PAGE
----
In such cases you simple encompass the differences in an appendix or a separate sub-process. (My preferred approach is to have a company-wide process or policy that applies to everyone and then detail department-specific stuff separately). What isn’t acceptable, though, is for self-important individuals to decide the processes and policies don’t apply to them and do their own thing – the common situation being that they’re desperate to get a lucrative deal over the line. In a company that doesn’t have accreditations, it’s bloody annoying and rude. In a company with accreditations, this kind of behaviour has the tendency to cause the ISO adjudicator to take away the certification.If you drill security and compliance into people, some may be tempted to take it to extremes and over-apply it. If it sounds daft, I’ve seen it. Make it clear that security comes second to safety: if my secure data vault’s on fire and I’m inside, I really want you to break down the door and help me out.All of the above must be part of what all users sign up to conform to as part of their contract with the company – whether as employees, temps, contractors or part of some other third-party agreement. It’s not a big deal – it should be part of the standard employee handbook, after all – and it’s hard to think of a reasonable argument why people shouldn’t be obliged to work with the company to keep things private.

Be reasonable and fair when enforcing the rules. I’m a great believer that an honest mistake is an opportunity to learn, and I don’t beat people for honest mistakes; I help them understand why they shouldn’t have done it that way. But if someone does something grossly negligent, get HR involved.You’ll be amazed, when someone gets punted for emailing proprietary information to the competition, how everyone else is suddenly a whole lot more conscious of how they conduct themselves. If you want those new features, you’ll need to re-install the whole thing rather than just doing an upgrade. If you’re willing to endure that process, go get the trial code here and prepared to endure a 10GB download. Samsung Electronics has announced it’s started baking RAM using a “10-nanometer (nm) class*” process and says the 8GB chips it’s emitting are the first in the world to be manufactured in this way.Don’t start trying to figure out how 10nm compares to the width of a human hair or the head of a really small pin, because that asterisk up there is Samsung’s and leads to a disclaimer to the effect that “10nm-class denotes a process technology node somewhere between 10 and 19 nanometers, while 20nm-class means a process technology node somewhere between 20 and 29 nanometers.” Samsung’s not saying just how big, or small, this RAM is.Even if Samsung is building at 19.9999999999 nanometers, the product is impressive because it involves “quadruple patterning lithography” and “ultra-thin dielectric layer deposition”. The former technology is all about doing more at smaller scales, so that chips end up with a higher “resolution” of features. The latter is about getting useful substances into useful places and in the case of this DRAM means getting insulators in place to stop current leaking.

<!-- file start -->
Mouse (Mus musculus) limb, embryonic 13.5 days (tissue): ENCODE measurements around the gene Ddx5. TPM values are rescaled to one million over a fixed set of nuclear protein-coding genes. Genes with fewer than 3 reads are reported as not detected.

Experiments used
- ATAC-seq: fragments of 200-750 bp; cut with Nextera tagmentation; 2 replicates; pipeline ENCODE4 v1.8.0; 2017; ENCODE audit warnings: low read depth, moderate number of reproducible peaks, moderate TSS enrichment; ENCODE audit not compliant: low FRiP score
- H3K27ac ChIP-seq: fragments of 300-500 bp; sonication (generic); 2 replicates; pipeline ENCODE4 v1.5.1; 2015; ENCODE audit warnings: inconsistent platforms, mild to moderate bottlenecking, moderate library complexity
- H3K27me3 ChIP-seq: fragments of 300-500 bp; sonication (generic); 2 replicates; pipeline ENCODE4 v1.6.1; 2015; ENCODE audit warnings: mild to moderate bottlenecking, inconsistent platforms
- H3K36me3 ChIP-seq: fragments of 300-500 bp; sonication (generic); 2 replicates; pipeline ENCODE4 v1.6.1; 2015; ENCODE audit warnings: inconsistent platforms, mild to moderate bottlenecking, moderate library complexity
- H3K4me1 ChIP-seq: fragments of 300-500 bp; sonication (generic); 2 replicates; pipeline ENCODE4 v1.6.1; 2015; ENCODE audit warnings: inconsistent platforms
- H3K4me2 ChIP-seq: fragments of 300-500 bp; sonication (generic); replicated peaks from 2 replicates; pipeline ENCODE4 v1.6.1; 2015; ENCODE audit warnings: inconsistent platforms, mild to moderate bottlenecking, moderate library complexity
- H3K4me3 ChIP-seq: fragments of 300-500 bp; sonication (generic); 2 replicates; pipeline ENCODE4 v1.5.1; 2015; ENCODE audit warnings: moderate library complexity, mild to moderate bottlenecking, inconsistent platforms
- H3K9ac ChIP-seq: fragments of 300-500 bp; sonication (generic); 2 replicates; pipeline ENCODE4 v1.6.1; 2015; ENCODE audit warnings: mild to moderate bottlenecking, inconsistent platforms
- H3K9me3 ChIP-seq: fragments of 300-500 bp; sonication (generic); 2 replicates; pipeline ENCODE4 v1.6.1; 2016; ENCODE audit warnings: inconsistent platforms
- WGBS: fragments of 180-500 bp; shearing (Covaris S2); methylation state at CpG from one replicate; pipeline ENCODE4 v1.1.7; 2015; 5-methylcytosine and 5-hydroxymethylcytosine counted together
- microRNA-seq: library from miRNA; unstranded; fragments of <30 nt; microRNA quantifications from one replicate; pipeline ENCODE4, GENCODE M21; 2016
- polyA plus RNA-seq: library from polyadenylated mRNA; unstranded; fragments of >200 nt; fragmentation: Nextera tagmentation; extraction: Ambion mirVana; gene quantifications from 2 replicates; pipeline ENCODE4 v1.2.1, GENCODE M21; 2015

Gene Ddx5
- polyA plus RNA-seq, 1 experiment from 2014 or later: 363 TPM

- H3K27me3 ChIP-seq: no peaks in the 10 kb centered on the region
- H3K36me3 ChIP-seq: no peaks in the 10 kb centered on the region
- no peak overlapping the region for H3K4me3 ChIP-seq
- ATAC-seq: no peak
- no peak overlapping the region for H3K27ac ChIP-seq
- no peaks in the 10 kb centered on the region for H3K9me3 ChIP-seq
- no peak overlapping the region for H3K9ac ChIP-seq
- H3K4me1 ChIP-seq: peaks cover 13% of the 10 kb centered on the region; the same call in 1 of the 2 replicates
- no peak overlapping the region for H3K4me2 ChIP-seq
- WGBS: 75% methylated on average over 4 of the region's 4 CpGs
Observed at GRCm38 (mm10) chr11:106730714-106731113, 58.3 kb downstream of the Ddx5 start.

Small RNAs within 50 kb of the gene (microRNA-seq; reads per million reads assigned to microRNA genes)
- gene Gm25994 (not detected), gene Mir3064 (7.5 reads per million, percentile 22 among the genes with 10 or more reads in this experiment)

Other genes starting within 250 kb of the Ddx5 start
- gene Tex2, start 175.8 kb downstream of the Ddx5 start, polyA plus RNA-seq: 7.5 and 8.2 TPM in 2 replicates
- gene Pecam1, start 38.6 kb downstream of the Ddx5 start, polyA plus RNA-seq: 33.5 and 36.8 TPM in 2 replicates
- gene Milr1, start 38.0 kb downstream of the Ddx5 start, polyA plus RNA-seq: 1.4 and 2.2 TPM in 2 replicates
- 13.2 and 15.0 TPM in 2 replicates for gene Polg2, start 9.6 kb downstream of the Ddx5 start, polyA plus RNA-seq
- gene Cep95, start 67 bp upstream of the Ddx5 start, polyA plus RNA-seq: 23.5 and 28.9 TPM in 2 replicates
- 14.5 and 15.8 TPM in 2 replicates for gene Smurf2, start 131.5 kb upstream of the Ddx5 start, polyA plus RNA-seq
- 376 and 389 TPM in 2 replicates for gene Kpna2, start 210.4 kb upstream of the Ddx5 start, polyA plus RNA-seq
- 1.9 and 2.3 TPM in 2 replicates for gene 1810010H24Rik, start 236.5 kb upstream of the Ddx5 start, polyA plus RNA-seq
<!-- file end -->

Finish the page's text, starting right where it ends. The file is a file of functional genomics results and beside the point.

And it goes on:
Samsung’s promising 10nm RAM in modules from 4GB to 128GB, the former for laptops and the latter for servers. All should hum along at 3,200 megabits per second while using about ten or twenty per cent less power than their bulk and clumsy 20nm predecessors.128GB RAM modules will be very welcome for those who operate servers at scale, as they will allow lovely loads of memory. Whether that will still matter once storage and memory all-but merge is anyone’s guess. While we wait for that to happen, server-wranglers can dream of amazing density, gamers can dream about even faster fragging and laptop-luggers can dream about being expected to work everywhere, all the time, with even battery life removed as an excuse for not answering emails. Wireless networking is regarded by many as the way to go for corporate networking. No need for expensive structured cabling, no need to re-patch stuff when someone moves desk, and sufficiently secure to make it suitable for corporate use.I am inclined to agree with that last point: rank up the encryption to WPA2-AES and use 802.1x for admission control and you’ll do OK. As for the rest… it’s just tosh. Wireless sucks for general networking.Those of us old enough to remember Ethernet before the switch was invented will be familiar with how a shared-media Ethernet LAN degraded as you connected more and more devices. And for those who aren’t old enough to remember: performance dropped like an anvil thrown off a skyscraper.